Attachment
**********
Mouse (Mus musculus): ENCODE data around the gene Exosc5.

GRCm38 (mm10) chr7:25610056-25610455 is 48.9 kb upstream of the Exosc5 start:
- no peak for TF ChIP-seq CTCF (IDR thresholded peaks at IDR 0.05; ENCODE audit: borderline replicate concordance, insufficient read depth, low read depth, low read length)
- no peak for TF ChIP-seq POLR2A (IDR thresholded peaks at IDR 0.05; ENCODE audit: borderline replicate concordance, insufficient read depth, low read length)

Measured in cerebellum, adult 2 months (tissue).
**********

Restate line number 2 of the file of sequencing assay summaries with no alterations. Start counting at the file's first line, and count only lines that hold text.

GRCm38 (mm10) chr7:25610056-25610455 is 48.9 kb upstream of the Exosc5 start: